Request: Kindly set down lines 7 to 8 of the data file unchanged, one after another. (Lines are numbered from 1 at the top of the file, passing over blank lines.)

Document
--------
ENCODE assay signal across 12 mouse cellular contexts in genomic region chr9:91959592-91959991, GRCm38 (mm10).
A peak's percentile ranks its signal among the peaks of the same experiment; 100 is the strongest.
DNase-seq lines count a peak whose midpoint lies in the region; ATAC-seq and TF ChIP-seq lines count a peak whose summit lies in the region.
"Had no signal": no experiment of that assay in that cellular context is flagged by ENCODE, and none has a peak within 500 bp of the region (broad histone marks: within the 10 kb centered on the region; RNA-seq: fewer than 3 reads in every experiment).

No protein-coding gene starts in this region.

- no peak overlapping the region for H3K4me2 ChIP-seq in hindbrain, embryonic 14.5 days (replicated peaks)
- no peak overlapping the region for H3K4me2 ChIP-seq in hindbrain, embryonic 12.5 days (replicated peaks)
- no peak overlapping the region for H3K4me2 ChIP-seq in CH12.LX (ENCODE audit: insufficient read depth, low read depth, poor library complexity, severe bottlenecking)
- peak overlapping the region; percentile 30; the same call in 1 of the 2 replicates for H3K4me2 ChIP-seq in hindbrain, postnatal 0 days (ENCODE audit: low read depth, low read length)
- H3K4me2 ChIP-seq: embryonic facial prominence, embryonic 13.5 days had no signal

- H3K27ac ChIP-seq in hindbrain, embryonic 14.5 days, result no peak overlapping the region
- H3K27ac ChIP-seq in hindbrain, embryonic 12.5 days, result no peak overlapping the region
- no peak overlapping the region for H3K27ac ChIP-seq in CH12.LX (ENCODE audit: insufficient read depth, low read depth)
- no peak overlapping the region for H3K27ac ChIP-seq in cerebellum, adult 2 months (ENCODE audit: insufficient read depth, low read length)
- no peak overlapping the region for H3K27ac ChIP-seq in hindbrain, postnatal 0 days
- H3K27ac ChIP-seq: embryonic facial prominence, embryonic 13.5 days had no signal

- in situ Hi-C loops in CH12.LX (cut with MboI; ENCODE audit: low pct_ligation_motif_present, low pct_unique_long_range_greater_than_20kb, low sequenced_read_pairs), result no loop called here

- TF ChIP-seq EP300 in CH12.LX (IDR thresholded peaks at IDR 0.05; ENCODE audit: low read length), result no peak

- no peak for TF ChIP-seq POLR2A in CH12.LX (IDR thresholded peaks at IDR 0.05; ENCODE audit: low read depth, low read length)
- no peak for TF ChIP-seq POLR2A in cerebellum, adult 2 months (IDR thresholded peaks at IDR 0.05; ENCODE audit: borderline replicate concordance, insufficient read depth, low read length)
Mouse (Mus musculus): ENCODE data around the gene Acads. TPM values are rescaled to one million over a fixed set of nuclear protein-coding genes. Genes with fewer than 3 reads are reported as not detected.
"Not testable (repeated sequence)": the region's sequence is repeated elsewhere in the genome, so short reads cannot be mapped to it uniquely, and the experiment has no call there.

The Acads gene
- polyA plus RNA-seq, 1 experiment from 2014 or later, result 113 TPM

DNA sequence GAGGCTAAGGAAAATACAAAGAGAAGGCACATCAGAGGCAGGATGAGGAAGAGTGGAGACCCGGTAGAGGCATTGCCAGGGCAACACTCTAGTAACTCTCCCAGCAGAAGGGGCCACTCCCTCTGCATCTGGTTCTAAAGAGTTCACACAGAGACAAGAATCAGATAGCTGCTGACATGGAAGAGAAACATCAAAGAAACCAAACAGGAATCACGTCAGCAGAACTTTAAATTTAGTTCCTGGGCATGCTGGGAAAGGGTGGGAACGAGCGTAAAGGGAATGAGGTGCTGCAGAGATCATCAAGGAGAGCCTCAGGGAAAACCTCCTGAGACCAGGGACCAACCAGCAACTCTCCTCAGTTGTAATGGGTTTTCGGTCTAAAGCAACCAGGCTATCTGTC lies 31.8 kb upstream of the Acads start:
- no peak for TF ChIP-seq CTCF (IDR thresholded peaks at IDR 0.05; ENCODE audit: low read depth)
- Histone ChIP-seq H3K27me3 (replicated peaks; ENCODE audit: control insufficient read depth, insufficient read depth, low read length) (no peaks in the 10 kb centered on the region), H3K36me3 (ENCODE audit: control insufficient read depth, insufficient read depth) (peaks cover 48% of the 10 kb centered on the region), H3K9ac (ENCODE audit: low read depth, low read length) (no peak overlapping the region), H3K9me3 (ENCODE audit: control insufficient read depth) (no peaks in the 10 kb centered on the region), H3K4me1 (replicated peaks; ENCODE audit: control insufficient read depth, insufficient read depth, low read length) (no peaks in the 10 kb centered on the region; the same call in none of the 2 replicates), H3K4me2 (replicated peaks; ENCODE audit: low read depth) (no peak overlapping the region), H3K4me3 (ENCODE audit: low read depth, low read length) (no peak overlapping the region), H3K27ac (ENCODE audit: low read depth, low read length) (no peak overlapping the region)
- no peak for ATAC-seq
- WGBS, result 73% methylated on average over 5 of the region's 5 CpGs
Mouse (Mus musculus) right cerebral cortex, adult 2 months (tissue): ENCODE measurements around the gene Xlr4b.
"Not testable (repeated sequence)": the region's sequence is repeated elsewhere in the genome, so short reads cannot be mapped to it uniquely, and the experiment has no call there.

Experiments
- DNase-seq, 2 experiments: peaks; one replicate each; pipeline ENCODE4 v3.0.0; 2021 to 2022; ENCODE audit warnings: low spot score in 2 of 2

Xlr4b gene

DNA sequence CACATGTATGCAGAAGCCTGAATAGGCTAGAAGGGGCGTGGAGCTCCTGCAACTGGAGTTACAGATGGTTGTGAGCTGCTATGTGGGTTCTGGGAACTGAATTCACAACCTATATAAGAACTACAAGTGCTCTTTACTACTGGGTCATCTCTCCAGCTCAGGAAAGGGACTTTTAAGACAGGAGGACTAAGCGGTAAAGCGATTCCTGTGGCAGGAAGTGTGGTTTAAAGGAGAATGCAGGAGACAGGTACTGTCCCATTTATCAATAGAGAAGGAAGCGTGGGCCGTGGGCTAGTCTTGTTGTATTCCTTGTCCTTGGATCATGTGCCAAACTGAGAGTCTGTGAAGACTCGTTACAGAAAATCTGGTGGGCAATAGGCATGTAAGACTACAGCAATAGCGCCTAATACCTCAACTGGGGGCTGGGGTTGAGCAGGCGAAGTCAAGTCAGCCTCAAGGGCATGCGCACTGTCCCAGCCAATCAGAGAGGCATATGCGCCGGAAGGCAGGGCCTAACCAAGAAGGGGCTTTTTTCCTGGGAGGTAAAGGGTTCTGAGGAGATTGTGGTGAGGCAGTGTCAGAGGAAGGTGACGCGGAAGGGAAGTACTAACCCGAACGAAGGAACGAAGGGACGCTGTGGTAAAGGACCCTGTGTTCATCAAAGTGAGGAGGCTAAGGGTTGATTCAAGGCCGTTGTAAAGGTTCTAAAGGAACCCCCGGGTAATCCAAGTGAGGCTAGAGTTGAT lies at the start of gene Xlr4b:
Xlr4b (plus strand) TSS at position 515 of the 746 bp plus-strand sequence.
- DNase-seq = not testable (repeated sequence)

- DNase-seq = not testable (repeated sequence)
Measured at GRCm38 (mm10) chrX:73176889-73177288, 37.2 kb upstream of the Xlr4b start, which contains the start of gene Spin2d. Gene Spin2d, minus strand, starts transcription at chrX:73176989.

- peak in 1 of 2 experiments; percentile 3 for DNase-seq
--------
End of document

- no peak overlapping the region for H3K4me2 ChIP-seq in hindbrain, embryonic 12.5 days (replicated peaks)
- no peak overlapping the region for H3K4me2 ChIP-seq in CH12.LX (ENCODE audit: insufficient read depth, low read depth, poor library complexity, severe bottlenecking)